I look forward to Saturdays because I can clear out the mudroom that is the repository of all the newspapers and other recyclables that accumulate in our house during the week. By mid-morning I drive a
loaded car to the local dump where I do my part for the environment: paper, bottles, cans, and plastic in one bin, cardboard in another, and real garbage in the big hopper.
It’s at the hopper where enlightenment occurs. Bill and Roland are in charge of the dump, directing where to put stuff so it all goes where it’s supposed to. I’ve learned a lot about single-stream waste from these gentlemen, but I recently got unexpected words of wisdom when I arrived one winter day with a plastic bag full of discarded
shrimp heads and tails.
“So you peeled your own shrimp,” said Bill, eyeing me with both suspicion and disbelief. “Where are you from, anyway?”
“Well, yes,” I stammered. “It’s shrimp season and I couldn’t resist buying five pounds from the roadside peddler. I have a bunch of recipes I’ve waited all year to try.”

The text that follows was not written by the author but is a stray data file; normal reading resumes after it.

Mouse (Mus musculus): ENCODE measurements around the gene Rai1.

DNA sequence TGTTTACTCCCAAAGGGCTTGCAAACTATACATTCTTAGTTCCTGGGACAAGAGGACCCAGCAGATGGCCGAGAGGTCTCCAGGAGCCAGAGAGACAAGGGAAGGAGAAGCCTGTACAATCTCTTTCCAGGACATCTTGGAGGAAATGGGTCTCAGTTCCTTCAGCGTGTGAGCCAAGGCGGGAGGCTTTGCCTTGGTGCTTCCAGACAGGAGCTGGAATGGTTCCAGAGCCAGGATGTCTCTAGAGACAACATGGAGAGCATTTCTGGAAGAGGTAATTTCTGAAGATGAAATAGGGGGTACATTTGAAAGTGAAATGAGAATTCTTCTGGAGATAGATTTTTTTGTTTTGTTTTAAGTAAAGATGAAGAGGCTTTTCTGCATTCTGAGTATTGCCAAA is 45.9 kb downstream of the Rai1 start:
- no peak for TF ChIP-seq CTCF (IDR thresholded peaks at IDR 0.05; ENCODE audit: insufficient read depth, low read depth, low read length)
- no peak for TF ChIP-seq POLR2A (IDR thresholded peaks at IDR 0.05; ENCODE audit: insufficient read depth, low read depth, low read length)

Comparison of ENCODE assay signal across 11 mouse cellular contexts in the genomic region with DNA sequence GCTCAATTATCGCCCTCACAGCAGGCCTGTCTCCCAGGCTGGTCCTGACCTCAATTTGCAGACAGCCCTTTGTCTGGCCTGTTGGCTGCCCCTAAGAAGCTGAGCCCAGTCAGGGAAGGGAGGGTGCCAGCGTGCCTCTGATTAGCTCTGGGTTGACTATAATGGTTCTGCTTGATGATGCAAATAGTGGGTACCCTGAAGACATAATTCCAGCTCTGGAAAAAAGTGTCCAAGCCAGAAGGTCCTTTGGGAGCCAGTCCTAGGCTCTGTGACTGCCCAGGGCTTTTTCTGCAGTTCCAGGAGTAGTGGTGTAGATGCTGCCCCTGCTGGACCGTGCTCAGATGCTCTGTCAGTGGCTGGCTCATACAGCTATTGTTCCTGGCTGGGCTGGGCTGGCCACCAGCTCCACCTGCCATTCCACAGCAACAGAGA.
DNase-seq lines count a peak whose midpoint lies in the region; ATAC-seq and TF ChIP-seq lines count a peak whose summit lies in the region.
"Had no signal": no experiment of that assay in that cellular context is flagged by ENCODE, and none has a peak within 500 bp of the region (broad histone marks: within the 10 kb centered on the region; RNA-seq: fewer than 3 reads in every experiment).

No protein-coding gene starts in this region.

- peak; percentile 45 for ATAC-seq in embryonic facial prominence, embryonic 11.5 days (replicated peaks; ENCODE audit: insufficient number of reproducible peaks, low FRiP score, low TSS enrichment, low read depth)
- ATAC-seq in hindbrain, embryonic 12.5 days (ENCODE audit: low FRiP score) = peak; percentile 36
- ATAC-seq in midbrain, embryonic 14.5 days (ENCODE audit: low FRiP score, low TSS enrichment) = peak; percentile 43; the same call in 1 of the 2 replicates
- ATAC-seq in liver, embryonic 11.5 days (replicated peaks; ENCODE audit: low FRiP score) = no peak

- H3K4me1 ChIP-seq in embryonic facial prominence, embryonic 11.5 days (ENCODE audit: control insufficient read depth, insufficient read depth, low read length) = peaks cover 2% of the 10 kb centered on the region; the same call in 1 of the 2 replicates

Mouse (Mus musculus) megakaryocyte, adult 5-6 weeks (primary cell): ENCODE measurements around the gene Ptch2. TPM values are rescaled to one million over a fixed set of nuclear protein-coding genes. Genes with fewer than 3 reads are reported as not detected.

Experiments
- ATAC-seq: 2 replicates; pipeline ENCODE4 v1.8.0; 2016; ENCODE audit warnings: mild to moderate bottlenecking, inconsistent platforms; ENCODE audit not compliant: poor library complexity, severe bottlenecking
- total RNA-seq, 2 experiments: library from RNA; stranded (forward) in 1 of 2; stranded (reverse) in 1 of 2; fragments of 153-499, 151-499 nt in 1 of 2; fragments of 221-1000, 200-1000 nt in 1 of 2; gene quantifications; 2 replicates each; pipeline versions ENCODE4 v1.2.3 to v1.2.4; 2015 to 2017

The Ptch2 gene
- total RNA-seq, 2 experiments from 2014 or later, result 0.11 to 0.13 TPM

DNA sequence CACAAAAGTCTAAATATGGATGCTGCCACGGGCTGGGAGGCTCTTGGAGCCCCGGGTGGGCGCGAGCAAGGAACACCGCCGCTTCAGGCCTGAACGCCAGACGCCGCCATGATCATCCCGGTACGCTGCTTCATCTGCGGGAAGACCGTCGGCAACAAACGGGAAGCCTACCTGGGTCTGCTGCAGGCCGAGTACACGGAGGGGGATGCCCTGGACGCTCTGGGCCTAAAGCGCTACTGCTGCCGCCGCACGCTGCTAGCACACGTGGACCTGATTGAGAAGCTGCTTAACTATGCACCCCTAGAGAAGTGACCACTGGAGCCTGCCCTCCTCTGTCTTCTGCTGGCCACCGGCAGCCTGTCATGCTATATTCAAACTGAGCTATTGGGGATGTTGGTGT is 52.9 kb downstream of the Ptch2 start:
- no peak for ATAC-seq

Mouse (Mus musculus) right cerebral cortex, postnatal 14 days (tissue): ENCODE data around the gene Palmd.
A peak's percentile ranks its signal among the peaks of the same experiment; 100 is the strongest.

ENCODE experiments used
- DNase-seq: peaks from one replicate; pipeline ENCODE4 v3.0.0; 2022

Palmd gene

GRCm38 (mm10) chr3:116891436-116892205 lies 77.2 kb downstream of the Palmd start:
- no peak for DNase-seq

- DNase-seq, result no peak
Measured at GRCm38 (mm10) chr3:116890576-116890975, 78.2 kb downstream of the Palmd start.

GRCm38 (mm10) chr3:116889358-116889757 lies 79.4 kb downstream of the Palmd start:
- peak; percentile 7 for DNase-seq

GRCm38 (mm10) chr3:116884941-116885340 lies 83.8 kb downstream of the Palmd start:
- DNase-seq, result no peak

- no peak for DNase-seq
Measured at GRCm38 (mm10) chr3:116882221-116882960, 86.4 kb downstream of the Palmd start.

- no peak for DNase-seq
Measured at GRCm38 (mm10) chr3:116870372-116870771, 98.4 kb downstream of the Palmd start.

“But where are you from?” he persisted, his eyes narrowing.
“I moved here a few years ago,” I replied, dodging the question. I felt guilty of something, but didn’t know what.
“I thought so. Same mistake I made when I moved to Maine,” he explained. “When the season opened, I rushed out and bought 100 pounds of fresh, Maine shrimp. Couldn’t wait to taste them succulent little morsels I’d heard so much about. Took me all day to peel five measly pounds and it was really, hard work! I gave away the remaining 95 pounds I couldn’t face. Broke my heart.”
Now it was my turn to regard him with suspicion and disbelief. “How could you DO that?” I shrieked. “You walked away from all that shrimp, the best in the world?”
“Not really,” he said, his voice soft. “Like all Mainers, I eat tons of shrimp. I’m just happy to pay more for the processor to peel them for me. Whatever they charge per pound for peeled shrimp, it’s a fair price for all that work. And you’re right about one thing: It’s the best shrimp in the world,” he declared, grabbing my garbage bag from me.
I watched as he pitched the bag into the hopper and started the motor that would crush my shrimp shells into oblivion. I hope they end up as fertilizer.
On the way home, I stopped at the fish peddler’s truck and picked up another bag of just-caught shrimp.
Merrill Williams is the publisher of Maine Food & Lifestyle magazine.